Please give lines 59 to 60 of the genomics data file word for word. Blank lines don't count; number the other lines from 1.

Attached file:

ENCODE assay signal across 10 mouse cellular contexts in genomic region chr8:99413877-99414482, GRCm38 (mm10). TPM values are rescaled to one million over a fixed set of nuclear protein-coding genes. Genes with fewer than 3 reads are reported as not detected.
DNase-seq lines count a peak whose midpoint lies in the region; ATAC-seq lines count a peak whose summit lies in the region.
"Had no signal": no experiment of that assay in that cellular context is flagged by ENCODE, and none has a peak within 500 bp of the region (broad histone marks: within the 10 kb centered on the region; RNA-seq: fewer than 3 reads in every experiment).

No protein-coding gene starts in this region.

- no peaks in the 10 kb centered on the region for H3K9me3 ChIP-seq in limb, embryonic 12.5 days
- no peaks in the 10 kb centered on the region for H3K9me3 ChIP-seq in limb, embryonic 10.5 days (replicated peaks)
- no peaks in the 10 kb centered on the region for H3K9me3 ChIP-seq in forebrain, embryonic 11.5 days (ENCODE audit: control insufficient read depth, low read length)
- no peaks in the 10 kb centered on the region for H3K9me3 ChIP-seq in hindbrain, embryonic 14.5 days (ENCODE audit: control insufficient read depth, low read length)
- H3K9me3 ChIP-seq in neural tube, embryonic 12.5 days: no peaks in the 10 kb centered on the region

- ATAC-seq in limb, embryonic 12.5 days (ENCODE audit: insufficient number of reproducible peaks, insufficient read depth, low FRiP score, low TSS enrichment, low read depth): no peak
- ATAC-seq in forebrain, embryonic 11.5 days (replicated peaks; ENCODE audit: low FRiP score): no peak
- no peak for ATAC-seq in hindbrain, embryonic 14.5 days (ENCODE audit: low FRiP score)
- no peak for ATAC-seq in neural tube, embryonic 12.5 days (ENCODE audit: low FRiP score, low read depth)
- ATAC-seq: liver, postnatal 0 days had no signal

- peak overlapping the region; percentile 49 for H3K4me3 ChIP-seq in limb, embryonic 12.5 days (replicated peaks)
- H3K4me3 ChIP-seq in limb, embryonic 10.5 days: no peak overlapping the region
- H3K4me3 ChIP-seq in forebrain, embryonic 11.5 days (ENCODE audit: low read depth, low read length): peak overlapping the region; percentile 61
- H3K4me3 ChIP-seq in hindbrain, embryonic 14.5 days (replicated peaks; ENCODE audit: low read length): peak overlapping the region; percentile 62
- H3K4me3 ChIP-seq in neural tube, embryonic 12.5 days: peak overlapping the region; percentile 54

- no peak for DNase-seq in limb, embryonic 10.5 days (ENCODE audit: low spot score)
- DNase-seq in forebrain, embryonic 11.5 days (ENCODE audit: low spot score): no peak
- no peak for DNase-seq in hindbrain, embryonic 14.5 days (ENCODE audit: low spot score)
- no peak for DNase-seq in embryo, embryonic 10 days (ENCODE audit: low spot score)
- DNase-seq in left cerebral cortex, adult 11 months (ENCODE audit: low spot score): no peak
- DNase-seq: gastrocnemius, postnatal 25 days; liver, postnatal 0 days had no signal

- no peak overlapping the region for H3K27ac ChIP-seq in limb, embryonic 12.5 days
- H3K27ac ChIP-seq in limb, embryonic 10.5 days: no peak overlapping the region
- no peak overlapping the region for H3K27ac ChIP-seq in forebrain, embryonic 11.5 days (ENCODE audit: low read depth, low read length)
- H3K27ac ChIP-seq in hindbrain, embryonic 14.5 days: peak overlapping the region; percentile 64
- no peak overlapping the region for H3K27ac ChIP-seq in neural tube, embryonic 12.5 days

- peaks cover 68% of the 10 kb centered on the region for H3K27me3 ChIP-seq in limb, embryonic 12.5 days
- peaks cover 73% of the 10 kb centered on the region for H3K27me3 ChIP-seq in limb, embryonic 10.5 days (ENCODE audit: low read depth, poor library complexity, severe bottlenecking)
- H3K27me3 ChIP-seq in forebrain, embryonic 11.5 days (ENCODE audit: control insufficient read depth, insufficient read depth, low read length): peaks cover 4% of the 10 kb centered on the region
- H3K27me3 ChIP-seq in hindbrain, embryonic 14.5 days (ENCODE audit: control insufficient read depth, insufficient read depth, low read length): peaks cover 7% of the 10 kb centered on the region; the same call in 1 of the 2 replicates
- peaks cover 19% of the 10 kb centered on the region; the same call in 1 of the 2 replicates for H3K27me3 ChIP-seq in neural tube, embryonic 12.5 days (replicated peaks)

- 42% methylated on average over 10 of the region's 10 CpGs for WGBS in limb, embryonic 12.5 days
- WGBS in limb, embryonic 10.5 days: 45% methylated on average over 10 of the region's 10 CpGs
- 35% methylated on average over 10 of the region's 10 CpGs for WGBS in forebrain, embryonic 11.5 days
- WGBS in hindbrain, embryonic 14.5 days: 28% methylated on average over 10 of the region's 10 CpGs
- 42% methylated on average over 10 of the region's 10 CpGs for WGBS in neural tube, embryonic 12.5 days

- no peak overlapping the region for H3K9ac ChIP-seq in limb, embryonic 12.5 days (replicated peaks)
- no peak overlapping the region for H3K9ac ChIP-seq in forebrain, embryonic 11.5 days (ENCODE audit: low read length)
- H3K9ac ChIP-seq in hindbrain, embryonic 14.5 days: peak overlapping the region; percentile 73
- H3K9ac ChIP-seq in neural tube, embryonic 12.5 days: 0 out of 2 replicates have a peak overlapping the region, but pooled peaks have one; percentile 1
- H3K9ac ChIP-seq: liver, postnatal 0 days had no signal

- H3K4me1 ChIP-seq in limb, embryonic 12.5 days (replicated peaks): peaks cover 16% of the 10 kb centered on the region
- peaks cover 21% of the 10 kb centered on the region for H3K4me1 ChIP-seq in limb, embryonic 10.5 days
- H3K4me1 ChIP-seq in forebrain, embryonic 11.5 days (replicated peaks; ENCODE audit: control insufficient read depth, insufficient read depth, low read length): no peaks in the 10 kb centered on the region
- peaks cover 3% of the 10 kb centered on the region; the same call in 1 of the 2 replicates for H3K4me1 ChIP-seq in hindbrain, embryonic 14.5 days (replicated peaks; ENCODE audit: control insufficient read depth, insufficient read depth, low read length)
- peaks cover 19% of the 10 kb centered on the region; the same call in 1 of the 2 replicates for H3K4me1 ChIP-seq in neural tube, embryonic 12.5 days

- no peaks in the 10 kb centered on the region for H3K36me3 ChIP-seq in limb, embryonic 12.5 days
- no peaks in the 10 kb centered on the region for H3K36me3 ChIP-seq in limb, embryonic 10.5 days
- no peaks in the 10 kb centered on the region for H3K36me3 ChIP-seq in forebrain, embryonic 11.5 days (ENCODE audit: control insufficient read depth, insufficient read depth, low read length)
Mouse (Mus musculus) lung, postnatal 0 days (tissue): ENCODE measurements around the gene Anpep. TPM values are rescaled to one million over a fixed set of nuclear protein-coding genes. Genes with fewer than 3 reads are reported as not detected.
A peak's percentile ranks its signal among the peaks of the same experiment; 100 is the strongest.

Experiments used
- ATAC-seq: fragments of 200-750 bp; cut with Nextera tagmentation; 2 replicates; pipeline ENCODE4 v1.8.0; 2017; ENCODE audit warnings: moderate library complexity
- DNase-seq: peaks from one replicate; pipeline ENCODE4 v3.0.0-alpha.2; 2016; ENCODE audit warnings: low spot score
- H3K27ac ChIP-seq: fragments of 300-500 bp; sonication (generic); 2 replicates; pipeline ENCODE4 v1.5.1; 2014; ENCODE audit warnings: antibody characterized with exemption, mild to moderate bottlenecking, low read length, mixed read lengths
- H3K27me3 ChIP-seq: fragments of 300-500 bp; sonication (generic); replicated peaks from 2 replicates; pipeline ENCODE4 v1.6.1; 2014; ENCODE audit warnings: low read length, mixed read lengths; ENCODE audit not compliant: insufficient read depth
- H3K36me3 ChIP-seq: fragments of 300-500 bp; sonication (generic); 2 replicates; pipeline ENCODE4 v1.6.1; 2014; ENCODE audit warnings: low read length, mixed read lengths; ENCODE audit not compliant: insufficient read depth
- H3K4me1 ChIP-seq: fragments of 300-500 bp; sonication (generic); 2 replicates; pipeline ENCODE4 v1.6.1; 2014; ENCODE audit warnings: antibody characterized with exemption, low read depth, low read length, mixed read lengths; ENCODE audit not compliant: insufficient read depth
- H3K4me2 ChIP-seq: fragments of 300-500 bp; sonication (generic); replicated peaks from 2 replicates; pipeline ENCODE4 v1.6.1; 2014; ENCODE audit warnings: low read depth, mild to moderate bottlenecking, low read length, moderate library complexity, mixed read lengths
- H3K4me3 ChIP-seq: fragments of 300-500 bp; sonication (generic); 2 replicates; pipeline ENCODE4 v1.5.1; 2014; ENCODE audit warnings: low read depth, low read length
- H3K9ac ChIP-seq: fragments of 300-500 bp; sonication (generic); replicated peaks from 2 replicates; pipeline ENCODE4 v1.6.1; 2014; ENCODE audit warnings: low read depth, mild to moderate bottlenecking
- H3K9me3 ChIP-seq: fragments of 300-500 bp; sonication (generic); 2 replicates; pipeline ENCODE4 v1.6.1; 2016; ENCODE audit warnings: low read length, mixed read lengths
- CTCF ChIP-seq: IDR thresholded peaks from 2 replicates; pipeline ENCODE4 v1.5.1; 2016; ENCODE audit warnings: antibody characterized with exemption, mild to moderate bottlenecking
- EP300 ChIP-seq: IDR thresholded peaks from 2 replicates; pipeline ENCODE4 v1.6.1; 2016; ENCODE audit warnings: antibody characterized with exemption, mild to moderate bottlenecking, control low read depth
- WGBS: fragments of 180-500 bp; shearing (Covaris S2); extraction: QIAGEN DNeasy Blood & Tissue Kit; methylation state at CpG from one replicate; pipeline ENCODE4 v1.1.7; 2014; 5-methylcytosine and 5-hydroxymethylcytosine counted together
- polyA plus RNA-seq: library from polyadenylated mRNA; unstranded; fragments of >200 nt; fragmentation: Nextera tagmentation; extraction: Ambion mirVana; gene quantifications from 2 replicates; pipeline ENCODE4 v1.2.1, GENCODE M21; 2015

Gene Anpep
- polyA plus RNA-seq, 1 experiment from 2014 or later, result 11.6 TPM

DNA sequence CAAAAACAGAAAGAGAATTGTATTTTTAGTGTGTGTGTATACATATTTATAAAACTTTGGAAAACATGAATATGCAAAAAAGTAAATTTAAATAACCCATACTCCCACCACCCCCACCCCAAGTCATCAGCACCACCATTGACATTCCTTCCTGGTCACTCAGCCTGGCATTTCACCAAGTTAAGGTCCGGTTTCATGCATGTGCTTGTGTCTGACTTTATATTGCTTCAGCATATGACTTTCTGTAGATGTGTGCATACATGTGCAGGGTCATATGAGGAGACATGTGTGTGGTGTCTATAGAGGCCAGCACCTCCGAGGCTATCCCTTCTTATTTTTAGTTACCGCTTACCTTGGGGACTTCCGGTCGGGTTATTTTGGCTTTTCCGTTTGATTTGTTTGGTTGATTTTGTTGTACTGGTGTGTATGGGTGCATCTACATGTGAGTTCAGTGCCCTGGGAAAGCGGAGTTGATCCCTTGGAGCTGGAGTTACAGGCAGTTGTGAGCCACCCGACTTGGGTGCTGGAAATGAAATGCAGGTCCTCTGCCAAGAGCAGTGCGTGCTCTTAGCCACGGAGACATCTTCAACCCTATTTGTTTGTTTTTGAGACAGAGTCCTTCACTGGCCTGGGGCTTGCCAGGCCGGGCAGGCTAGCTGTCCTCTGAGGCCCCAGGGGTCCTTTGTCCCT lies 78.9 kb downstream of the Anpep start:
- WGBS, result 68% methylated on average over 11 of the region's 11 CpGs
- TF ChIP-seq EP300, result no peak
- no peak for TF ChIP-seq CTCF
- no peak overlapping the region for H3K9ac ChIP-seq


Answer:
- H3K27ac ChIP-seq: fragments of 300-500 bp; sonication (generic); 2 replicates; pipeline ENCODE4 v1.5.1; 2014; ENCODE audit warnings: antibody characterized with exemption, mild to moderate bottlenecking, low read length, mixed read lengths
- H3K27me3 ChIP-seq: fragments of 300-500 bp; sonication (generic); replicated peaks from 2 replicates; pipeline ENCODE4 v1.6.1; 2014; ENCODE audit warnings: low read length, mixed read lengths; ENCODE audit not compliant: insufficient read depth